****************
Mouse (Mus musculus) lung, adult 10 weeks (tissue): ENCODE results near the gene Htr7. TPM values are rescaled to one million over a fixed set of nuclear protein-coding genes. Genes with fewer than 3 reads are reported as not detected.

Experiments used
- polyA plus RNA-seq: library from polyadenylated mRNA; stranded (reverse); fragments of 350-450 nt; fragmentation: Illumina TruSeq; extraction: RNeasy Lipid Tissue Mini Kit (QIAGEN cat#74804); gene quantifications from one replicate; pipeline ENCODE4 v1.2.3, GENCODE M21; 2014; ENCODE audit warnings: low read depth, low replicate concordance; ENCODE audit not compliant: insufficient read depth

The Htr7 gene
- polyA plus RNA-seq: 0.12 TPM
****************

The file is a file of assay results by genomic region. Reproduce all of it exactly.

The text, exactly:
Mouse (Mus musculus) lung, adult 10 weeks (tissue): ENCODE results near the gene Htr7. TPM values are rescaled to one million over a fixed set of nuclear protein-coding genes. Genes with fewer than 3 reads are reported as not detected.

Experiments used
- polyA plus RNA-seq: library from polyadenylated mRNA; stranded (reverse); fragments of 350-450 nt; fragmentation: Illumina TruSeq; extraction: RNeasy Lipid Tissue Mini Kit (QIAGEN cat#74804); gene quantifications from one replicate; pipeline ENCODE4 v1.2.3, GENCODE M21; 2014; ENCODE audit warnings: low read depth, low replicate concordance; ENCODE audit not compliant: insufficient read depth

The Htr7 gene
- polyA plus RNA-seq: 0.12 TPM